Diverse Viewpoints Deserve More Respect

October 2016 (Volume 67, Issue 1)

by David Yin, staff writer

Ideas, like people, are born free and equal. Just as no person should enter this world being a slave or a second class citizen, no ideas should enter discussion being automatically declared offensive or blasphemous. While freedom and equality for people has arguably improved in recent years, freedom and equality for ideas has been left to rot.

This downward trend has not gone unnoticed in the media.

In June 2015, Vox published an article titled “I’m a Liberal Professor, and My Liberal Students Terrify Me,” in which a professor describes how difficult it is for him to perform his job now that his students demand not to be exposed to “offensive” ideas in literature.

In September 2015, The Atlantic published an op-ed piece titled “The Coddling of the American Mind,” in which the authors condemn colleges that don’t offer alternative ideas to what students already think.

In May 2016, left-wing New York Times columnist Nick Kristof wrote “A Confession of Liberal Intolerance,” in which he scolds himself and other liberals for being so arrogant as to always assume conservatives are wrong.

It is now September, and it’s time for The Hilltopper to discuss this problem in the context of Needham High School.

It is common knowledge that NHS is predominantly liberal, but most would agree that this is not necessarily an issue. The problem is not that liberals outnumber conservatives in the student body. That is to be expected in a town like Needham. The problem also isn’t that some students are butthurt about losing arguments in the classroom–which certainly does happen, but is a non-issue. The problem is that minority viewpoints and the people that hold them are met with derision that transcends rational debate. Students and staff aren’t fully appreciative of the many diverse opinions we do have at NHS, and they should be.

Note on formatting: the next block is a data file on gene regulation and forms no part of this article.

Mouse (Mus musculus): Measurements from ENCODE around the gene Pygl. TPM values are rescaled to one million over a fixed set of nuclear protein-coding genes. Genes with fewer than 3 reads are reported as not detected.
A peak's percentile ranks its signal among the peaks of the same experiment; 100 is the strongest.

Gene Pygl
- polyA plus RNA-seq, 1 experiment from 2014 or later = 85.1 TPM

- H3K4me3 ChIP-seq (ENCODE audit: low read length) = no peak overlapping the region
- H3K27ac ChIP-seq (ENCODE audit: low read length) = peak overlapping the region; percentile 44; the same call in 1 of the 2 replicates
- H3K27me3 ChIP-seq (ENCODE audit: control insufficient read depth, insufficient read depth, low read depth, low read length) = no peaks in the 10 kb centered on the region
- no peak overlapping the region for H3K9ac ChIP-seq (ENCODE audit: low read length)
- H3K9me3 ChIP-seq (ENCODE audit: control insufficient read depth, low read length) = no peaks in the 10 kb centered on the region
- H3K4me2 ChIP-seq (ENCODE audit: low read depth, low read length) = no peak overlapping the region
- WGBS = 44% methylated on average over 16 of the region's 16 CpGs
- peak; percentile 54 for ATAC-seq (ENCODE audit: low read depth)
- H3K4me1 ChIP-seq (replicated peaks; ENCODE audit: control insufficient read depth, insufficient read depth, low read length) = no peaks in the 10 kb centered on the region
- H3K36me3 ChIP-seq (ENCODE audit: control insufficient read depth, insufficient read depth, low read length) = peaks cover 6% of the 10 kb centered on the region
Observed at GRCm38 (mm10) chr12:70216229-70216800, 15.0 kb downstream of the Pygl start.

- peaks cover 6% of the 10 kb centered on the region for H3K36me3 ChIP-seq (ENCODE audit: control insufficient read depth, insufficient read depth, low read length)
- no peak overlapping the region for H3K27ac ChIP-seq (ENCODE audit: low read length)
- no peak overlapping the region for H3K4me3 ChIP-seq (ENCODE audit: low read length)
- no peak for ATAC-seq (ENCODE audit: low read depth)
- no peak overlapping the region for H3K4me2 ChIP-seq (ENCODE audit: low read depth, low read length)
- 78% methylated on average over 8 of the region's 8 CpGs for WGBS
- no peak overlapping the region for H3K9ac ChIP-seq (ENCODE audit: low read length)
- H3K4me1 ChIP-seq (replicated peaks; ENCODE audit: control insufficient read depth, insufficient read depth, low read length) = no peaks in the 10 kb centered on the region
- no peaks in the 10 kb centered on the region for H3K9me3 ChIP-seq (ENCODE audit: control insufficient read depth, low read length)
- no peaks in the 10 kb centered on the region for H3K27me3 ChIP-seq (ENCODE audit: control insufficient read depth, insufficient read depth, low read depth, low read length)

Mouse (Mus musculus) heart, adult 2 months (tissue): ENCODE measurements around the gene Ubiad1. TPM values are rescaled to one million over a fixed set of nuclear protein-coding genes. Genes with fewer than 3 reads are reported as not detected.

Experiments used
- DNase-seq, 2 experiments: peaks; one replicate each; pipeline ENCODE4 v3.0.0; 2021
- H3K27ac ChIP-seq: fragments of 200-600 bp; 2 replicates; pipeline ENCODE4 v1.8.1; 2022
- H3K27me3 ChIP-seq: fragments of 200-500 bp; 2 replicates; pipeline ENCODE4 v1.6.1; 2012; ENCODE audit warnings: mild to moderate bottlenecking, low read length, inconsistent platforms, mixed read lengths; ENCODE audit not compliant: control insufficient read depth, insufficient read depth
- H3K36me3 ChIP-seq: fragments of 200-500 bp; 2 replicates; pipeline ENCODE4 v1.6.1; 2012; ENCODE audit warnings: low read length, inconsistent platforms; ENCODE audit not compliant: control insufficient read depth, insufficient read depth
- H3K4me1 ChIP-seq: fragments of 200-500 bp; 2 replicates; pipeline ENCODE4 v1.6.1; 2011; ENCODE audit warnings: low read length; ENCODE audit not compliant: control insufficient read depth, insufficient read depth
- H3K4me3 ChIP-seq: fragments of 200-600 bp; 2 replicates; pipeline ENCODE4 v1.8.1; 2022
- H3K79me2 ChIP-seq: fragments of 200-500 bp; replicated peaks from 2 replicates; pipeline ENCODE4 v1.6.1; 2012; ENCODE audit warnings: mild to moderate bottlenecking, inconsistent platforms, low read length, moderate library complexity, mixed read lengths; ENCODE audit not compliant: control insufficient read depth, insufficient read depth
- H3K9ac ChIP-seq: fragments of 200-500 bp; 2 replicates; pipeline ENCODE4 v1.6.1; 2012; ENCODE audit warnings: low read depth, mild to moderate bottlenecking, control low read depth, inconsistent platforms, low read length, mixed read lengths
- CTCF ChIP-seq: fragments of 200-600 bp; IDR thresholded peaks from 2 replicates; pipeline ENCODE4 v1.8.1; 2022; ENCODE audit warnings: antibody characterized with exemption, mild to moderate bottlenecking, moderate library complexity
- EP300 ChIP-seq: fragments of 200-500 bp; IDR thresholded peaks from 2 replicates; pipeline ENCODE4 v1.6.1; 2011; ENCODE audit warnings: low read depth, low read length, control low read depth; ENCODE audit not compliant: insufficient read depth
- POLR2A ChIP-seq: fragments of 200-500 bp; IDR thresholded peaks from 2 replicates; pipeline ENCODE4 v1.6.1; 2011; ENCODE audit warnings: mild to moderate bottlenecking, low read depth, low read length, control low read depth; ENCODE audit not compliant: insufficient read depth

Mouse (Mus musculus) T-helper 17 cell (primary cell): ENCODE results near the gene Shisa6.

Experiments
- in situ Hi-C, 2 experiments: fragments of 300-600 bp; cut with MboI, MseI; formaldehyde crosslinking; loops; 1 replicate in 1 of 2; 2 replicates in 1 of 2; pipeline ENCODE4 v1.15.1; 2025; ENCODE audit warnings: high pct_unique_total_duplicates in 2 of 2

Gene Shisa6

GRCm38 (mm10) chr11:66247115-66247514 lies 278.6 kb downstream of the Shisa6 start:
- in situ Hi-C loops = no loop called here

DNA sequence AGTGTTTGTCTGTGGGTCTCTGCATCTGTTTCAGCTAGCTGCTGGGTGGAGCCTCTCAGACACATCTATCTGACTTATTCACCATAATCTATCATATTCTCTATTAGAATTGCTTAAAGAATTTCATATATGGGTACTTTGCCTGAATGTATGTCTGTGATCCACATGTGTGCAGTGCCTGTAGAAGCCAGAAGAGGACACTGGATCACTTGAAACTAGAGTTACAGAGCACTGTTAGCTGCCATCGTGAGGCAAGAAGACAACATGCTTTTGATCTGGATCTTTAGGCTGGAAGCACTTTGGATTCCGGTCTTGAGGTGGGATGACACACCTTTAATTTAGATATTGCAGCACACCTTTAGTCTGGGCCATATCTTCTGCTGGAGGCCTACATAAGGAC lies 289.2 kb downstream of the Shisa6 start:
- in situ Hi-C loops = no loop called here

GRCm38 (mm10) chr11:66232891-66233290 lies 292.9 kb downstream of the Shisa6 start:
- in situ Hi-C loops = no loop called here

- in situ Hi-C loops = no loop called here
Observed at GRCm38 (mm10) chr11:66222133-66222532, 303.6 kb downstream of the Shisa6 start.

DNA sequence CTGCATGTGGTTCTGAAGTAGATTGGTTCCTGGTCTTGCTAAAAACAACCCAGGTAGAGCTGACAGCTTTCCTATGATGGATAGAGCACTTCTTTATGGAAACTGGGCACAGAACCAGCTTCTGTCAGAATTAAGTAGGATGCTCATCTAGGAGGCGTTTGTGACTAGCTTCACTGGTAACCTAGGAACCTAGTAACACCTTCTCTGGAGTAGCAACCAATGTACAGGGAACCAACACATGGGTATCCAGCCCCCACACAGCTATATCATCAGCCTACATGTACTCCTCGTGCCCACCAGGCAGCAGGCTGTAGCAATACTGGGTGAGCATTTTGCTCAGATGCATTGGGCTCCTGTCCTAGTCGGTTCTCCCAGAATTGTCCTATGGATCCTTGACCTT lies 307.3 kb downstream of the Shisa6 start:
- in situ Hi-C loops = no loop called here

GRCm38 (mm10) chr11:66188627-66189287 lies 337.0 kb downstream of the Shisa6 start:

Cal Chatterton, who is a sophomore and a “fairly right-wing Republican”, recalls a time in one of his classes when there was a discussion on “whether putting gender neutral bathrooms into the school was a viable solution to help students that don’t necessarily identify with a gender feel comfortable using the bathroom.” Though it was framed as a debate, there wasn’t much debate at all. Cal’s alleges that “Mr. —- was pungently forcing his opinion [onto] the class that we do in fact need a special bathroom.” He goes on to say, “During the discussion I personally felt like I couldn’t really voice my opinion because the rest of the class morphed into a liberal blob that would turn oppressive if someone disagreed with them.” Oppression, according to him, meant being “penalized or persecuted socially.”

Alexia Davos, a “conservative-leaning Independent,” tried participating in an activity in her class about listing the “pros and cons” of presidential candidates. Of course, “pro” and “con” are subjective, and a pro for one person could be a con for another, unless everybody who was participating thought the same way. Alexia did not think the same way as her “strongly liberal” teacher, and as a result, this is what happened: “When I tried speaking up, [my teacher] just shut me down and moved on to the next candidate. We just couldn’t finish doing that one candidate for some reason.”